• Now let’s interpret Bayes’ Theorem using H1 (“all ravens are black”) for H, and two separate, alternative pieces of evidence, E1 and E2, for E.
      • E1 is the occurrence of a black raven, and
      • E2 is the occurrence of a non-black non-raven.
    • Clearly, we cannot estimate p(Ei|H1) or p(Ei) without background information – that is, without some knowledge of the world. To come to a conclusion, we also need to choose our sample spaces carefully.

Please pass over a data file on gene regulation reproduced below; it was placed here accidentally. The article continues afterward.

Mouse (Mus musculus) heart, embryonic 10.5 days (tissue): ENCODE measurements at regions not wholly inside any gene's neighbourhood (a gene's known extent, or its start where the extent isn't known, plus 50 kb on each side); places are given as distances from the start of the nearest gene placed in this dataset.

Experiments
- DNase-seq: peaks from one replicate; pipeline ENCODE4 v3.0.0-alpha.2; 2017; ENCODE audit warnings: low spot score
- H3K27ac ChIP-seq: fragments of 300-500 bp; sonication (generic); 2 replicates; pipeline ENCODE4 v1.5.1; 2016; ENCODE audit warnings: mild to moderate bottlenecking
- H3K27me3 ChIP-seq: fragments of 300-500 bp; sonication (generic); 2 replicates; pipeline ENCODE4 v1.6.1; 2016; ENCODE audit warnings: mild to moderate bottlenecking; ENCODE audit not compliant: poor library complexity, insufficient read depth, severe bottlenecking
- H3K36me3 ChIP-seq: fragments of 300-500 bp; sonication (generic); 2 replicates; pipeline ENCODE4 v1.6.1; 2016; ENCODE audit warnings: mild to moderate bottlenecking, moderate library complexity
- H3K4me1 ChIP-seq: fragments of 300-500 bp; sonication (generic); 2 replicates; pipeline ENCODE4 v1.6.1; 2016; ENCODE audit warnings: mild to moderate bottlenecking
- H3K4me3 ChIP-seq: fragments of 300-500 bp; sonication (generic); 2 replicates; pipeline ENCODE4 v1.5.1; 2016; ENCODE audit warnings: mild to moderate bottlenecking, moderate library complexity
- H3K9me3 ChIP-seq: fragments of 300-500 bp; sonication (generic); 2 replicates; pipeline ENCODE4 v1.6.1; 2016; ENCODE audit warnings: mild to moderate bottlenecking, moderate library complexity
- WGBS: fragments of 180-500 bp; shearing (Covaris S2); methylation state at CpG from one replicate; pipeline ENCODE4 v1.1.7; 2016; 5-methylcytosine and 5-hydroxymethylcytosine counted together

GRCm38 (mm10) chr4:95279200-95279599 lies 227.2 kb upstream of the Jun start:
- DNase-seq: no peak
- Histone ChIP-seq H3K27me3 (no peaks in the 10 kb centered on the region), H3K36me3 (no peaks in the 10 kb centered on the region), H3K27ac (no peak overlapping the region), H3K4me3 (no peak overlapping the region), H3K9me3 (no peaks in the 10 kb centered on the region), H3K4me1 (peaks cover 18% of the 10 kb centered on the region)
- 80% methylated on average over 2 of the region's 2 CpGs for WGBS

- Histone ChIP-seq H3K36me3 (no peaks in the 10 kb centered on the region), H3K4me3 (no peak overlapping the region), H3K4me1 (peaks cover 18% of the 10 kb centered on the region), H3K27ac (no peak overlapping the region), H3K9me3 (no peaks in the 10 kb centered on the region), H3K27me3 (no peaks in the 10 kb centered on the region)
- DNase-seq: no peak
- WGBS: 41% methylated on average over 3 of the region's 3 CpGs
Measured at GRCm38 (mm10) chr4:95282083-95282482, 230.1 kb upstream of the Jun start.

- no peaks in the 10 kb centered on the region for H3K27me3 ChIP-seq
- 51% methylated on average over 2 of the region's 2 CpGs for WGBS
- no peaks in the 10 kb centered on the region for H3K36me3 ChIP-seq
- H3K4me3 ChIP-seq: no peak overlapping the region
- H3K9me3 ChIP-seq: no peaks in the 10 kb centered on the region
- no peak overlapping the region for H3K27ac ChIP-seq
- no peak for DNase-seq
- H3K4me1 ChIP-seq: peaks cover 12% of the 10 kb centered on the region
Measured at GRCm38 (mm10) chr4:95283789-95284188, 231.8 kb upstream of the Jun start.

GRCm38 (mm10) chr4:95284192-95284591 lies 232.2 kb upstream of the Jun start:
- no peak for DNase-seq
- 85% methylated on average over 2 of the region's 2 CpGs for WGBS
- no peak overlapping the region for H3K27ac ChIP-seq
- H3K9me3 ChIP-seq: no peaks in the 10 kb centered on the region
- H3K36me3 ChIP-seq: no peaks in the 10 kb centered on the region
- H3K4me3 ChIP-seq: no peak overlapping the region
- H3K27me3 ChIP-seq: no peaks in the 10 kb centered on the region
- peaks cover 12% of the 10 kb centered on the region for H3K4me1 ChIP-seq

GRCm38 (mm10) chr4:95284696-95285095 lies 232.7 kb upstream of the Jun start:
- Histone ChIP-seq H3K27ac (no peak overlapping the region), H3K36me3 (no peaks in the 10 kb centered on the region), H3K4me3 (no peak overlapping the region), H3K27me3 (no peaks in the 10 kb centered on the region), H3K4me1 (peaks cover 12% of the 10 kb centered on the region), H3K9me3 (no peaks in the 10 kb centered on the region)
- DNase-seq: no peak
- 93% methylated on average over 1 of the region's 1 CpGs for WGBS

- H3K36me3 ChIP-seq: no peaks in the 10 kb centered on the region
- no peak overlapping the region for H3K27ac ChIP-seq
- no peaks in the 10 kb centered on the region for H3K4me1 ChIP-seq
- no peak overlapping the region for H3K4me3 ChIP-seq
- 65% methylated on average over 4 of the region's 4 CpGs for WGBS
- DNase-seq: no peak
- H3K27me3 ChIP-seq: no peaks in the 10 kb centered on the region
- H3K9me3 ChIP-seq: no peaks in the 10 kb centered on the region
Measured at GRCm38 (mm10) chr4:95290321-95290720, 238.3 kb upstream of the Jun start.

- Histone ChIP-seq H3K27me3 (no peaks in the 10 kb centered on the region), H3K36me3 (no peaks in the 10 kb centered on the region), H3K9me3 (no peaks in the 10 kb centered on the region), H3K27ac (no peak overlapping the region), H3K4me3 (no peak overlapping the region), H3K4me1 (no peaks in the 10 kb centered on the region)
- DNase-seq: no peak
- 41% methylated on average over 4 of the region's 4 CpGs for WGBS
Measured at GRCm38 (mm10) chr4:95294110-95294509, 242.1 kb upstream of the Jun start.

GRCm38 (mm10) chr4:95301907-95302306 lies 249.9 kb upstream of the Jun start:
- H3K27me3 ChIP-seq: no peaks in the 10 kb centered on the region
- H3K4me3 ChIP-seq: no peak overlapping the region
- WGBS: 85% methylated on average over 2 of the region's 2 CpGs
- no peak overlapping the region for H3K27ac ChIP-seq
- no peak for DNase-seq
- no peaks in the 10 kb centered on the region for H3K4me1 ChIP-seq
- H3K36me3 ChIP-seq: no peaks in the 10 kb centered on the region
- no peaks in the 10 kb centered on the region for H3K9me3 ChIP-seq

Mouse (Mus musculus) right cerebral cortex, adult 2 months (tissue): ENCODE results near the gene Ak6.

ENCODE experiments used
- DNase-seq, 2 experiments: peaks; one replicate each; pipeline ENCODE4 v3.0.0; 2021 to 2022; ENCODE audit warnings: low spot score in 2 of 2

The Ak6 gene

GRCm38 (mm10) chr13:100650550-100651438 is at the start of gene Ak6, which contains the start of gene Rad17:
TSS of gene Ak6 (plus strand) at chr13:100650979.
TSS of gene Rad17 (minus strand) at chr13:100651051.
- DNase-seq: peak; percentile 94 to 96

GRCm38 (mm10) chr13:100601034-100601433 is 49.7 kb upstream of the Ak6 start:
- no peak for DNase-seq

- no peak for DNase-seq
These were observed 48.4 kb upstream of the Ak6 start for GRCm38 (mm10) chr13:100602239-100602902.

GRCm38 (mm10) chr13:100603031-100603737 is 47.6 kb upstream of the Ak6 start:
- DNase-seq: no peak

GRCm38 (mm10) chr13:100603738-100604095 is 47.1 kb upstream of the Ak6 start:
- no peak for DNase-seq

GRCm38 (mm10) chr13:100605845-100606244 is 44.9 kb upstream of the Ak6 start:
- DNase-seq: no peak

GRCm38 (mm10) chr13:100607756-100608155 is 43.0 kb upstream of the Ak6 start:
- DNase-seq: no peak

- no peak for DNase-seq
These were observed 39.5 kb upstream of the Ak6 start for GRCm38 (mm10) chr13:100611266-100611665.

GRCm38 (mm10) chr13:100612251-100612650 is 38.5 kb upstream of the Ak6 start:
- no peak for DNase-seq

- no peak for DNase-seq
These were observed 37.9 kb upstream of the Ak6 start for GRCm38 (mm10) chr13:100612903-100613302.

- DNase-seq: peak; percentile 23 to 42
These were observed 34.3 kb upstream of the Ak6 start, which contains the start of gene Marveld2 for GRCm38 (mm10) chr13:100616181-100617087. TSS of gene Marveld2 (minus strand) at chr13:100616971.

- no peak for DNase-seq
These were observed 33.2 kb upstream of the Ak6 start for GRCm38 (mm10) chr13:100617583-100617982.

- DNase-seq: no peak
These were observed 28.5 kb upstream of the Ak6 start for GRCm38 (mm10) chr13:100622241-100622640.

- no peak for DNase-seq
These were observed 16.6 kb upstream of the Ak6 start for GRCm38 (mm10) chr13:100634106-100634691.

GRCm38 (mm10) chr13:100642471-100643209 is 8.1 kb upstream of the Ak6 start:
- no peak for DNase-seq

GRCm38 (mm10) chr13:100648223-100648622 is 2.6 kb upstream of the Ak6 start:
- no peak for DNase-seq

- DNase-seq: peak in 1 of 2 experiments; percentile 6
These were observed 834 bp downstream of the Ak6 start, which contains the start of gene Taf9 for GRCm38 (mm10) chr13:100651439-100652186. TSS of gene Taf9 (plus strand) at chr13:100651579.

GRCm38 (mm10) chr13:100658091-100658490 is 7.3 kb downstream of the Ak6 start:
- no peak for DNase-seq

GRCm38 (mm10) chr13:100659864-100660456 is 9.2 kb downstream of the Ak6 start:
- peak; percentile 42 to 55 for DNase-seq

1. For E1, I’ll assume our sample space is of ravens, to simplify calculating the probabilities. Then, if H1 (all ravens are black) is true, E1 (a black raven) would be certain (since our sample space is restricted to ravens, we’re guaranteed a raven). So, p(E1|H1) = 1. However, p(E1) is to be determined in the absence of the hypothesis. What’s the probability of a sample raven being black, if we don’t know what colour they’re supposed to be? This depends on where we sampled the raven, so let’s assume it was selected from an English garden2 where birds are one of four colours (for the sake of argument; black, white, brown and “other”, in equal measure). Hence p(E1) = 0.25. So, p(E1|H1) / p(E1) = 4, and our confidence that all ravens are black has increased fourfold as a result of finding a black raven. Of course, setting p(E1) = 0.25 would be inconsistent with holding p(H1) > 0.25, as then we’d end up with the impossible p(H|E) > 1. For subsequent trials, we have the same dilemma as in the coin-tossing case. Our expectation p(E) of a black raven has to rise in line with the credence we give to H1 (all ravens are black), otherwise we have inconsistent beliefs.